I decided to not call this weekly feature "Audiophile Friday" because I note that folks doing searches for "Audiophile" are coming in...and that's a whole different thing altogether. My Oldtime Radio celebrations are just plain "stuff to listen to and have fun".
As I mentioned last week, I have been a rabid fan of the "Vic & Sade" radio show for some time now. I think I first discovered it on usenet newsgroups and found it to be a wonderful unknown surprise and have been grabbing as many shows as I could ever since. I've downloaded them from newsgroups, bought OTR CD's of shows and so on...but I recently found a very dedicated web site to the show which I find invaluable.
Vic and Sade dot net.
When I first came across this gem, there was diddly on the interwebs about this wonderful product of the mind of Paul Rhymer. Zip. Bupkis!
The great folks behind this website and it's sister sites however have amassed just about EVERYTHING there is to know about this show...
Including downloads of what looks like, every existing episode.
You see, that's the sad part about this classic show. It aired from 1932 to 1944, Monday-Friday (and originally on Saturday as well). There were an estimated 3500 episodes of pure gold that spewed from Rhymers typewriter and from the actors. If there was ever the definition of the phrase "Treasure Trove" THAT was IT!
But the brain trust at Proctor & Gamble (the shows sponsor) at one time decided they needed some extra space around the house, and all those 3500 transcription discs of Vic & Sade were just collecting dust. So they were burned.
I'll give you a minute to digest that.
They needed more room to house executives so they could produce draw out spreadsheets and more efficiently bottle/can/package more Ivory Soap and cans of Crisco so these discs of pure creativity had to be burned.
Did I mention they burned them???
I thought so.
A great number of Rhymers scripts are housed away in Wisconsin somewhere and that lessens the sting, but they interpretations of this small group of actors is mostly lost.
Except for about 260 episodes. And they seem to all be housed at the website mentioned above.
That means only about 3240 of the shows are lost.
You see...they were BURNED!
Enough sad talk about the glories denied us by short sighted guys in suits, lets enjoy some "Vic & Sade".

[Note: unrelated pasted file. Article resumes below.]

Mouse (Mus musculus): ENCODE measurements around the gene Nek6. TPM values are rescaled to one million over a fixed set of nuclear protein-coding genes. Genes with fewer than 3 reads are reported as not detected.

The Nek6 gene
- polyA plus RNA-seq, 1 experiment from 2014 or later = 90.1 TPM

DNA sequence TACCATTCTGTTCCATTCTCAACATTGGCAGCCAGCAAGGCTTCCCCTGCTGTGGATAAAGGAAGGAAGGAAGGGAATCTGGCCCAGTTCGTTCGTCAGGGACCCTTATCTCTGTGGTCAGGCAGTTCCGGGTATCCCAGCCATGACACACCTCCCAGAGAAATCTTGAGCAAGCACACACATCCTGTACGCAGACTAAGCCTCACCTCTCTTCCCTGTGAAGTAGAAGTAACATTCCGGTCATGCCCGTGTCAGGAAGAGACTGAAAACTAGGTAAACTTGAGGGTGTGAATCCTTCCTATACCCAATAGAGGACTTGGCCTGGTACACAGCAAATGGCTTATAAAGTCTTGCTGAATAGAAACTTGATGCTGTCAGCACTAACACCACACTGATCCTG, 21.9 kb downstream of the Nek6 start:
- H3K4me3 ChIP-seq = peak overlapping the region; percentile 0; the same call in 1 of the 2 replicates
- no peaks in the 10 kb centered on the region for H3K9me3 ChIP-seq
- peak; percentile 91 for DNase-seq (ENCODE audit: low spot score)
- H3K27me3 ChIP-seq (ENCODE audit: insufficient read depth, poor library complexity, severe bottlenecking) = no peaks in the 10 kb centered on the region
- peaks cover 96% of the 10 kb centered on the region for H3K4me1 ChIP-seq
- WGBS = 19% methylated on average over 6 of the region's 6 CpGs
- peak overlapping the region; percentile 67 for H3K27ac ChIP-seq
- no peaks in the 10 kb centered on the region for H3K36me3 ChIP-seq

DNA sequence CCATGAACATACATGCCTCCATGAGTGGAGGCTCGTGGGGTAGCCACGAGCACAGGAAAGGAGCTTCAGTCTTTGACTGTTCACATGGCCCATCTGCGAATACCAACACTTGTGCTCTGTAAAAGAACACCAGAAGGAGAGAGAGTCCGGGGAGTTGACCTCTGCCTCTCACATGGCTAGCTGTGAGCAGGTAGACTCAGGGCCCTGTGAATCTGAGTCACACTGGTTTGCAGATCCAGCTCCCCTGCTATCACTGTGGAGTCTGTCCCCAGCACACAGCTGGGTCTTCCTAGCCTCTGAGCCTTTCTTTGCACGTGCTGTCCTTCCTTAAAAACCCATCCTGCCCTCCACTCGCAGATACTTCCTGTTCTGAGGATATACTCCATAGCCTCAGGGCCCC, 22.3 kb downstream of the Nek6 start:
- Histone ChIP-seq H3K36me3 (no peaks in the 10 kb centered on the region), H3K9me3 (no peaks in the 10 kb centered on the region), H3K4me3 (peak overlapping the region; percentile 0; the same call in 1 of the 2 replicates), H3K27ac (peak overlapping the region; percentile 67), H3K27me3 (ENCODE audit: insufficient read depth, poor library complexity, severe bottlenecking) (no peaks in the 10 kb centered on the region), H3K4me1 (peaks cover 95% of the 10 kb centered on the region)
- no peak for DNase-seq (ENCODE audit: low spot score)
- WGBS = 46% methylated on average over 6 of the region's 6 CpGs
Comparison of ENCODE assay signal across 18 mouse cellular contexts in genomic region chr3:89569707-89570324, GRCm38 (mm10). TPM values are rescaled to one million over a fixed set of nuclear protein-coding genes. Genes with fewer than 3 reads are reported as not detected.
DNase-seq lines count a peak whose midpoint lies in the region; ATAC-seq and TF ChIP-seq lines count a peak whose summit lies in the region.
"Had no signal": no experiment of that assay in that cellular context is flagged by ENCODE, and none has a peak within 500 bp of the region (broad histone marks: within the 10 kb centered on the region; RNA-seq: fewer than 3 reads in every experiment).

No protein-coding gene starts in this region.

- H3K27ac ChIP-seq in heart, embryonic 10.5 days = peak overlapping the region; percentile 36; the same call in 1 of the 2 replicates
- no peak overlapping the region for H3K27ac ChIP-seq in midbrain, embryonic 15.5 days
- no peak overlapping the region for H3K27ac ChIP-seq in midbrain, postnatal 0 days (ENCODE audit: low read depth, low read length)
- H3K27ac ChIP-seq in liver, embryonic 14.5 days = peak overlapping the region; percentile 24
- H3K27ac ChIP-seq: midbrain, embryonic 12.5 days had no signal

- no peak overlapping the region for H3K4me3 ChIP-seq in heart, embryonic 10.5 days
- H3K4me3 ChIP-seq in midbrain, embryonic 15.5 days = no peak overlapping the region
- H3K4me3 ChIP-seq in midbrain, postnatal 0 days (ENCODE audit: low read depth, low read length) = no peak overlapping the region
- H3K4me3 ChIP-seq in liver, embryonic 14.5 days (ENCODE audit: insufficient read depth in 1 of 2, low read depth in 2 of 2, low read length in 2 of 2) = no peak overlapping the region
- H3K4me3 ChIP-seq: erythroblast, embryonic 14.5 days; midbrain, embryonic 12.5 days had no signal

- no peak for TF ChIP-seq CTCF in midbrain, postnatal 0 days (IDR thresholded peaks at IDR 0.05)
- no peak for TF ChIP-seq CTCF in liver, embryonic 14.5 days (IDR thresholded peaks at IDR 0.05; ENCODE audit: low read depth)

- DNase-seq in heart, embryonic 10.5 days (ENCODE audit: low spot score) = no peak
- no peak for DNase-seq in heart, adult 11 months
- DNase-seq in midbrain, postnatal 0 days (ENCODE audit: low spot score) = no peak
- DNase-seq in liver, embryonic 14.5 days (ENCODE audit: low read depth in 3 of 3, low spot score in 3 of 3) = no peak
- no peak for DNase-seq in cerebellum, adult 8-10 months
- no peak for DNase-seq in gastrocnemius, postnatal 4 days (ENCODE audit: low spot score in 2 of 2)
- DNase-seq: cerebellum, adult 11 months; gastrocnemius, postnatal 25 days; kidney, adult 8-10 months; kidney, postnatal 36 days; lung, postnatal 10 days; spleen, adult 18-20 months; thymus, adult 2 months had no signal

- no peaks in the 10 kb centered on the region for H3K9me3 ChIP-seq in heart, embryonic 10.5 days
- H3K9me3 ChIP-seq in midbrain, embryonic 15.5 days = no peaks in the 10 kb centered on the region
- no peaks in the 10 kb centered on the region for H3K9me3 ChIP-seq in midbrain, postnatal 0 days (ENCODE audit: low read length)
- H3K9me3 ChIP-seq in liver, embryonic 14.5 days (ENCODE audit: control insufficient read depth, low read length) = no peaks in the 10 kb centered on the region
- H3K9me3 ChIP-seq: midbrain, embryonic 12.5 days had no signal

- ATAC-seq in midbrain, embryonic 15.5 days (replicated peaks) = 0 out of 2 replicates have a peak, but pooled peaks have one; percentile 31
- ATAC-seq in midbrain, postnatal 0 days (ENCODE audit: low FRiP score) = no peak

In part of this blogs endeavors to take some bandwidth away from all things Lohan/Hilton/TMZ, I'd like to stream every dang existing "Vic & Sade" here. Not to overly analyze the goings on in the Gook house or pick apart Rhymers art and wit, but because I was going to do this anyway and the blog is about what's in my head now isn't it?
Please listen along with me...even if you're not sure of the humor from the git go, trust me, it'll sneak up behind you and smack you on the behind before you know it.
This show is a lesson in the sublime. It is about the minutea of everyday life and the comedy that comes when we make it the grandiose in our own lives.
As I said, the show premiered in 1932, but it seems the earliest recordings available are from 1937. Some of the audio is rough (the third show featured today is an example) but well worth forging through. Remember, the original discs were burned, and all of these shows only exist to us because of home recordings or station checks from the day...and in the age before digital...age was not their friend.
Our first show comes from May 28, 1937 and features a different side of Vic. An intelligent-beyond-his-station man who usually finds the humor in any situation and states it in a uniquely over-dramatic-verbose way, there is one thing for which he holds in high regard and above ridicule. The man LOVES pomp and circumstance. Formal rituals are his creed. From the ceremonies and practices of his lodge to his passion for parades of any kind. Here we see his concern for how the town will ever get their "Decoration Day" Parade off the ground if he's not there to supervise.
A true study in personalities, and told in a deliciously dry and hilarious way.
This next show for today comes from June 4, 1937. This time Sade is the poor put upon. She's been invited on a road trip from their sleep little unnamed town to Dwight, Ill. (I shall tell you a horror story about Dwight one day when I regale you all with the tale of my trip down Route 66)
Sade is so lost in her world of being a housewife and mother, simple geography is like Latin to her.
Sheer genius the was Rhymer was able to write the character of my Mother, 30 years before I ever met her.
This next episode is the hardest to listen to because of noise, but is well worth the effort. Another examples of Sades disinterest with the doings of the outside world. Her world has everything she loves and holds important in it...who could be bothers with Congress and the Supreme Court and so on?
Miss ya Mom. I still have your memory and Sade to mirror you.
For those who want more OTR excitement, for those who are still letting "Vic & Sade" grow on you and for those who just have 29 minutes to kill...here's an episode of "The Blue Beetle" radio show!
No, not the young upstart Jaime Reyes, nor the now nostalgic Ted Kord, but the original blue Beetle, Dan Garret!
Fitting that he should have been given his own radio show spin-off from his comic book adventures in "Mystery-Men Comics" since the name was basically a rip off of radio's own "The Green Hornet" and his radio show is pretty hard hitting. Take a listen to this origin story and first radio adventure ever as Dan Garret goes after a "dope" ring.
High adventure fun stuff from the 1940's!
Talk to you soon.